Special Education in Franklin County 

This report presents an overview of the 2016-2017 school year special education profile in Franklin County based on the Ohio Department of Education (ODE) districts profile data. Special education profile data focus on districts’ progress to meet goals for students with disabilities, and aim to help districts in improving special education programs. Additionally, the data provide details across a range of topics that include the percentage of students with disabilities, kindergarten readiness, achievement levels, and graduation rates. Sixteen school districts and two residential schools (Young girl readingOhio School for the Blind and Ohio School for the Deaf) are included in the report. Findings are reported according to income levels of school districts: low-income level districts (Groveport Madison, Southwestern, Hilliard, Columbus City, and Whitehall), middle-income level districts (Bexley, Worthington, Gahanna Jefferson, Westerville, Reynoldsburg, and Grandview Heights), and high-income level districts (New Albany-Plain, Dublin, Upper Arlington, Hamilton, and Canal Winchester).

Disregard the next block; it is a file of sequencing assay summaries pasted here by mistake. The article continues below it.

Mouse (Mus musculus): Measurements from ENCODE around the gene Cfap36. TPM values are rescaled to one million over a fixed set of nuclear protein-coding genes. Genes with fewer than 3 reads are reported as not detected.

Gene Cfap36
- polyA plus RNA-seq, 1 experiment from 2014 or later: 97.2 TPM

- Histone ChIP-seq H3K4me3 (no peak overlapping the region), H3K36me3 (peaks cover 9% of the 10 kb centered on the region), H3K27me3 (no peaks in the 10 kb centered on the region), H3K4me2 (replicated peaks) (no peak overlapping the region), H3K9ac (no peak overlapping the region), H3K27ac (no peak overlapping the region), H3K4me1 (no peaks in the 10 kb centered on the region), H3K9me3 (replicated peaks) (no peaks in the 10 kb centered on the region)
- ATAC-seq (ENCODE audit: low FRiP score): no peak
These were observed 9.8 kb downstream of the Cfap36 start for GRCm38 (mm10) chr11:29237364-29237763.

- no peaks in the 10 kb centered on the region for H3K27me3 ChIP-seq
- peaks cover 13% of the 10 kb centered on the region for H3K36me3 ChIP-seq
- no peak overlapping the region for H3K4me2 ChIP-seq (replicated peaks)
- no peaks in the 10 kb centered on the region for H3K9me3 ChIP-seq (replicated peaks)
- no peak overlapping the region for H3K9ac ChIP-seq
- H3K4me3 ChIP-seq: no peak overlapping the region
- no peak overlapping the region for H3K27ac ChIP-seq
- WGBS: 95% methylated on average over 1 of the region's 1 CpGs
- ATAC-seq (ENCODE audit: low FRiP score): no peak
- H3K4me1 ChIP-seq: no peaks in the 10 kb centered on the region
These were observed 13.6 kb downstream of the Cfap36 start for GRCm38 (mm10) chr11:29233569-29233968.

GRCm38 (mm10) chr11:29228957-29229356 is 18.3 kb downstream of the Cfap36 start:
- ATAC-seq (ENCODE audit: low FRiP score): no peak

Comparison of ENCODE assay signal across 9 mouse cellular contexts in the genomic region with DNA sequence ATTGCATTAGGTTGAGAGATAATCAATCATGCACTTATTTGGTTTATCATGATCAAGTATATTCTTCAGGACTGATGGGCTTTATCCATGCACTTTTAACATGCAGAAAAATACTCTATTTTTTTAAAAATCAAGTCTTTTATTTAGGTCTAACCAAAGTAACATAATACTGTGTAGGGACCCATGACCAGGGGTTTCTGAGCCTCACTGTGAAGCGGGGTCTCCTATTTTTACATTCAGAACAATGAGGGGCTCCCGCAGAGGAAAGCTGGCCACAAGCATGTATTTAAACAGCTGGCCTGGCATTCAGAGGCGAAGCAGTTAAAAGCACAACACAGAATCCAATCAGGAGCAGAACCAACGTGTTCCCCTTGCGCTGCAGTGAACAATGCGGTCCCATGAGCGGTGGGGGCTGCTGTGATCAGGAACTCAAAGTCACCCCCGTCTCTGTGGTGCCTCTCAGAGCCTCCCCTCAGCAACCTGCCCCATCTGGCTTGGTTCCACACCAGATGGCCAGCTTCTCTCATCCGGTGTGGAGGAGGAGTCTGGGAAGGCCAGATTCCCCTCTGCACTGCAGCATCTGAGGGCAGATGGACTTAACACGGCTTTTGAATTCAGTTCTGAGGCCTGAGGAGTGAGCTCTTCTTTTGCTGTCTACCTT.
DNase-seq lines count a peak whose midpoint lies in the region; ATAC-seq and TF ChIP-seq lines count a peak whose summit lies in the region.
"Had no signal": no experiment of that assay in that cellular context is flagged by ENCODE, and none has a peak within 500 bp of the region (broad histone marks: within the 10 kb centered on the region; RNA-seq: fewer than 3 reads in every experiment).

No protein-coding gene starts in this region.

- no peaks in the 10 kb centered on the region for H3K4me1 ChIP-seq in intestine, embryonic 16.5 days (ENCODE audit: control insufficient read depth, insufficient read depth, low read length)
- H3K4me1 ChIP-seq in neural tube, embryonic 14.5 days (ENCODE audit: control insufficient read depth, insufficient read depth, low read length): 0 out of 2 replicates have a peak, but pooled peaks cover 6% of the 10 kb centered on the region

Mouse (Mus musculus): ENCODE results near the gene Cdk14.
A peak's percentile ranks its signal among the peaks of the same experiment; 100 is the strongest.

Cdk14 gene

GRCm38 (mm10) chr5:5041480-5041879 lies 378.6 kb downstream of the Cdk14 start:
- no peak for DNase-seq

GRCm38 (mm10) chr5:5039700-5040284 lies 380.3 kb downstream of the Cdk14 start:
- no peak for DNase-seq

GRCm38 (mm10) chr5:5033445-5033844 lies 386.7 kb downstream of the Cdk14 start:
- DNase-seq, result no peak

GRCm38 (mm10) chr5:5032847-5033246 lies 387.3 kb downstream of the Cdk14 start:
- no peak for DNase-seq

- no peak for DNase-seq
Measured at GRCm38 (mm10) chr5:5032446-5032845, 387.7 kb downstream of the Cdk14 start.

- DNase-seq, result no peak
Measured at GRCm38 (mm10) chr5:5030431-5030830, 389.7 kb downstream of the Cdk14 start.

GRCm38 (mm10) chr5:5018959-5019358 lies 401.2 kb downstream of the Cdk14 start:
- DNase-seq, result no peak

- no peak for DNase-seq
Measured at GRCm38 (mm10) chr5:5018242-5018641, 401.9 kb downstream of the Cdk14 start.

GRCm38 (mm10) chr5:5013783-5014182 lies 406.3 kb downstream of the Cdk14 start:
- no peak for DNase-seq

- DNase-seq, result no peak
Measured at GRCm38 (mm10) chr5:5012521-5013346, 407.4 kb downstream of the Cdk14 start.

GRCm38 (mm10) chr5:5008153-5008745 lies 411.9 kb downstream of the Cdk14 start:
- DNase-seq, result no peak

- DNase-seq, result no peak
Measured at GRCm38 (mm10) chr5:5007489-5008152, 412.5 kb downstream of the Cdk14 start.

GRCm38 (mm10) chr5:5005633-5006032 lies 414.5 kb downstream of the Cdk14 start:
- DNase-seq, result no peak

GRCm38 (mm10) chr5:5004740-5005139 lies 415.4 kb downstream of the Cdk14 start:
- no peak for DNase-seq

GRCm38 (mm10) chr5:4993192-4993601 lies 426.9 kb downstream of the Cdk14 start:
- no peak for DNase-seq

The Individuals with Disabilities Education Act (IDEA, 2004) requires a free and appropriate public education for students with disabilities. “The law requires that children with disabilities be educated in the ‘least restrictive environment appropriate’ to meet their ‘unique needs.’ And the IDEA contemplates that the ‘least restrictive environment’ analysis will begin with placement in the regular education classroom” (Huston, 2007, p. 2). However, IDEA (2004) recognizes that a regular education placement is not appropriate for all children. Therefore, the law does not require inclusion, but supports it.